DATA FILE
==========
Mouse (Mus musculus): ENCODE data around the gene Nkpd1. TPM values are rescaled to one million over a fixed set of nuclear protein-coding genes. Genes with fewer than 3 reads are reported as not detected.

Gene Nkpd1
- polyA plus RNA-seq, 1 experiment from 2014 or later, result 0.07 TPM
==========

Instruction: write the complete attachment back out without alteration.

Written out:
Mouse (Mus musculus): ENCODE data around the gene Nkpd1. TPM values are rescaled to one million over a fixed set of nuclear protein-coding genes. Genes with fewer than 3 reads are reported as not detected.

Gene Nkpd1
- polyA plus RNA-seq, 1 experiment from 2014 or later, result 0.07 TPM